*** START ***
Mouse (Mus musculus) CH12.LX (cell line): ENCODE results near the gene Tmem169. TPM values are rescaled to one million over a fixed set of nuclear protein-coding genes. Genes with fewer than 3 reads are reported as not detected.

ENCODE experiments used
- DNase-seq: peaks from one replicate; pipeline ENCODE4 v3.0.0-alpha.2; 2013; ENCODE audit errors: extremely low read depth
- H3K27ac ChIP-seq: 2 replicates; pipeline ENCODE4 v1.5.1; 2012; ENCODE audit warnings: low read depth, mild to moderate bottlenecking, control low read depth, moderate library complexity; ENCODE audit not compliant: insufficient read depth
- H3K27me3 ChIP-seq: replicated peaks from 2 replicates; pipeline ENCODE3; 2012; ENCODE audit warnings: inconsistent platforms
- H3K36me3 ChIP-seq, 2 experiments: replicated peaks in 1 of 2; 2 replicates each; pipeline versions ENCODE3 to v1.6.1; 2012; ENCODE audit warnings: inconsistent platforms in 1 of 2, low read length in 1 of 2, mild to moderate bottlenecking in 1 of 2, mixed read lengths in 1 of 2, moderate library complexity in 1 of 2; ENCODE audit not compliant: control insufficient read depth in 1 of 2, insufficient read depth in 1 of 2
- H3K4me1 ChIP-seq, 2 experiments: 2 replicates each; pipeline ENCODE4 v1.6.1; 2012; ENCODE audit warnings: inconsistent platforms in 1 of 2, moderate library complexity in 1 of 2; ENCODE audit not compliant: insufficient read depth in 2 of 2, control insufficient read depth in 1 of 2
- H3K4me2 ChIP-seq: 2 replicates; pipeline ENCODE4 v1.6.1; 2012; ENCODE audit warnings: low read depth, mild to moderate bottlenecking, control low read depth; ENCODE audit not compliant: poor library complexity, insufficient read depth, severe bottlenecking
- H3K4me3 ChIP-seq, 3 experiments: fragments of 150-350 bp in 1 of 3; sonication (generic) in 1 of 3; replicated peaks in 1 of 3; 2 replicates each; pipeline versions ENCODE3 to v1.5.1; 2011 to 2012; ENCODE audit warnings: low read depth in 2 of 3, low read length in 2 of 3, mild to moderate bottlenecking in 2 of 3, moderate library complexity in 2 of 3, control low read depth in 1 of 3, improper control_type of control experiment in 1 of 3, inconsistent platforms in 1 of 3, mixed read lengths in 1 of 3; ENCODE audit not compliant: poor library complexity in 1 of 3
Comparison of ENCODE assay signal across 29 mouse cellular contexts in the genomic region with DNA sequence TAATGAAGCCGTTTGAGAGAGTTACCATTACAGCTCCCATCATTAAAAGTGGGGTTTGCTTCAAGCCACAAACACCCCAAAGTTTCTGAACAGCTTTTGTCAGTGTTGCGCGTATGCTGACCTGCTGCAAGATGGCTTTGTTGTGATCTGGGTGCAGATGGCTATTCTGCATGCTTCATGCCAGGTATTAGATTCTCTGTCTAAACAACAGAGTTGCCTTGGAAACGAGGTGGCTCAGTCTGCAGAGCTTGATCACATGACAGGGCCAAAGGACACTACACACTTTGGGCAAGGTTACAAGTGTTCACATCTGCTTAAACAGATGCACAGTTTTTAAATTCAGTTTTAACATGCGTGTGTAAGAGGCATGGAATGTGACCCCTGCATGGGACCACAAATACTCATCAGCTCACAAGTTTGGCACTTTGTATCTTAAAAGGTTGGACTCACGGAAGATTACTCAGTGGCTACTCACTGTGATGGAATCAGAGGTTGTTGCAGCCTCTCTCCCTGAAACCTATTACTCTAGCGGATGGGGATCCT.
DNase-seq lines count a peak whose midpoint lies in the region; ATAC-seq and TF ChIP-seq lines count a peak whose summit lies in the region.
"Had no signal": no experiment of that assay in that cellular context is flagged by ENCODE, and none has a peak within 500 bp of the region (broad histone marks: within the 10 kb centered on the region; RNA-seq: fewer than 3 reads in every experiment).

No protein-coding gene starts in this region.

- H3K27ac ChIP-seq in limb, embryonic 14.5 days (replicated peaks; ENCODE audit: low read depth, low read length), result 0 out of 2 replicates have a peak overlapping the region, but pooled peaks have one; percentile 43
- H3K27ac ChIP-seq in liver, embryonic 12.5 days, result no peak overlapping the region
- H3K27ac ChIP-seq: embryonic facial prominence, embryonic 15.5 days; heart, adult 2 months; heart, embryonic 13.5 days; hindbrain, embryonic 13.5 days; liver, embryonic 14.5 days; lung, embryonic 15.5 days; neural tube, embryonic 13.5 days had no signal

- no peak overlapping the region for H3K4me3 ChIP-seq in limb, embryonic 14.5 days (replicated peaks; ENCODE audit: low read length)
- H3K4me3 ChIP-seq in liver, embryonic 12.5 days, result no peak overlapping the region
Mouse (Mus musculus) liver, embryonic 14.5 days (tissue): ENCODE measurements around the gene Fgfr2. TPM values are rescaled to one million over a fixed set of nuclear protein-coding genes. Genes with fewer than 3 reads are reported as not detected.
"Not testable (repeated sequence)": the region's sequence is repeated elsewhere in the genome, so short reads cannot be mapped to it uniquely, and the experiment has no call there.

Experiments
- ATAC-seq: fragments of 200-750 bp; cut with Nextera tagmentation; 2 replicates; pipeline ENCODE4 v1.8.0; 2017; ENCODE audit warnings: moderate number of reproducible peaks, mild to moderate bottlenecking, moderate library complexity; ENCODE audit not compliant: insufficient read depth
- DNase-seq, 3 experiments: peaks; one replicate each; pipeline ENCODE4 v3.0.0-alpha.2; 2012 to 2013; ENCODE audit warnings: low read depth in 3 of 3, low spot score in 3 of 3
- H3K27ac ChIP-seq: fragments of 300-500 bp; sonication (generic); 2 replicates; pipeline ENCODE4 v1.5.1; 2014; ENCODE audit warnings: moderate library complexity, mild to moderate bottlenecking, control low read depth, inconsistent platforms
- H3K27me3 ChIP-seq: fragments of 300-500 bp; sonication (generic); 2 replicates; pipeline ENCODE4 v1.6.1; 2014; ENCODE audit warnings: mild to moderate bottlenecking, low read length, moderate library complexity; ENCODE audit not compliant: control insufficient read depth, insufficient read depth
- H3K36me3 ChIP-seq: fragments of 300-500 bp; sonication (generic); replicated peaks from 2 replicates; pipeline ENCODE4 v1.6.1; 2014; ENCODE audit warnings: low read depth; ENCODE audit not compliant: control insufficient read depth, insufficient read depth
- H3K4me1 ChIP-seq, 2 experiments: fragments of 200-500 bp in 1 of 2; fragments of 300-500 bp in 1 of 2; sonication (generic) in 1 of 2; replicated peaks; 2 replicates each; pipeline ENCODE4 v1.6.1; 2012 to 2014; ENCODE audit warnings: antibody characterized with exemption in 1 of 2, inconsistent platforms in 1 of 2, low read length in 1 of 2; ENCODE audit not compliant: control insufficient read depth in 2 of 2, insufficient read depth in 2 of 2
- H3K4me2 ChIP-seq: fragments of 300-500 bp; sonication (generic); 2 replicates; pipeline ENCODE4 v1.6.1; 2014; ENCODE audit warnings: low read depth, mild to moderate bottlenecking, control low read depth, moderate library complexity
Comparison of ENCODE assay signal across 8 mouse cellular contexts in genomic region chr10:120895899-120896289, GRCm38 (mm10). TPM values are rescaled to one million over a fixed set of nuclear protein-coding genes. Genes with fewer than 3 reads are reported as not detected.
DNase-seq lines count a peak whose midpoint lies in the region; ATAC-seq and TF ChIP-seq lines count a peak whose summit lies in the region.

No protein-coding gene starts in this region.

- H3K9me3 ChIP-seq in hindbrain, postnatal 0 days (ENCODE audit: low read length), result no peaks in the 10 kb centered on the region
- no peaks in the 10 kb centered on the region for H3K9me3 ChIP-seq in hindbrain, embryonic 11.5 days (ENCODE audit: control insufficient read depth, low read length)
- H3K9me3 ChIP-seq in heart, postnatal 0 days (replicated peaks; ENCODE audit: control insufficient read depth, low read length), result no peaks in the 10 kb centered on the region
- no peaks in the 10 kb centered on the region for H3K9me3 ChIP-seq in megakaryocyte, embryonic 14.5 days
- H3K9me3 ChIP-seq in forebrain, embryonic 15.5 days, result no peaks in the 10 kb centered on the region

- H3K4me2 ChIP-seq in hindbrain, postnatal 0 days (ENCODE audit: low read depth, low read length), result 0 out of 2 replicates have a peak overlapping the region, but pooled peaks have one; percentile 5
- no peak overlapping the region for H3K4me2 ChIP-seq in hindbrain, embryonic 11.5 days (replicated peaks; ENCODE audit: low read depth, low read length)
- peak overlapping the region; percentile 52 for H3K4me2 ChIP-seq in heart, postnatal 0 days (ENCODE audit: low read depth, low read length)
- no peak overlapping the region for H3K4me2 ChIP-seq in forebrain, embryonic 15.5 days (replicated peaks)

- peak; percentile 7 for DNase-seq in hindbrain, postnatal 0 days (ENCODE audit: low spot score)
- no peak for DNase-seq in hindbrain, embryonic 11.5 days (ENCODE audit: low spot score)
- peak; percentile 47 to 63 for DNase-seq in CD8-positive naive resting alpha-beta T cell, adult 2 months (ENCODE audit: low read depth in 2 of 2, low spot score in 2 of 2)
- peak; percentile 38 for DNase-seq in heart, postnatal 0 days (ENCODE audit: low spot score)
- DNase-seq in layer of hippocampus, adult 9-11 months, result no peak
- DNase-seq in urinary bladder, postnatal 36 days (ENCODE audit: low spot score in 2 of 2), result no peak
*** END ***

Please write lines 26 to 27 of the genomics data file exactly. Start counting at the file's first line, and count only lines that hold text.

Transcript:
- H3K36me3 ChIP-seq: fragments of 300-500 bp; sonication (generic); replicated peaks from 2 replicates; pipeline ENCODE4 v1.6.1; 2014; ENCODE audit warnings: low read depth; ENCODE audit not compliant: control insufficient read depth, insufficient read depth
- H3K4me1 ChIP-seq, 2 experiments: fragments of 200-500 bp in 1 of 2; fragments of 300-500 bp in 1 of 2; sonication (generic) in 1 of 2; replicated peaks; 2 replicates each; pipeline ENCODE4 v1.6.1; 2012 to 2014; ENCODE audit warnings: antibody characterized with exemption in 1 of 2, inconsistent platforms in 1 of 2, low read length in 1 of 2; ENCODE audit not compliant: control insufficient read depth in 2 of 2, insufficient read depth in 2 of 2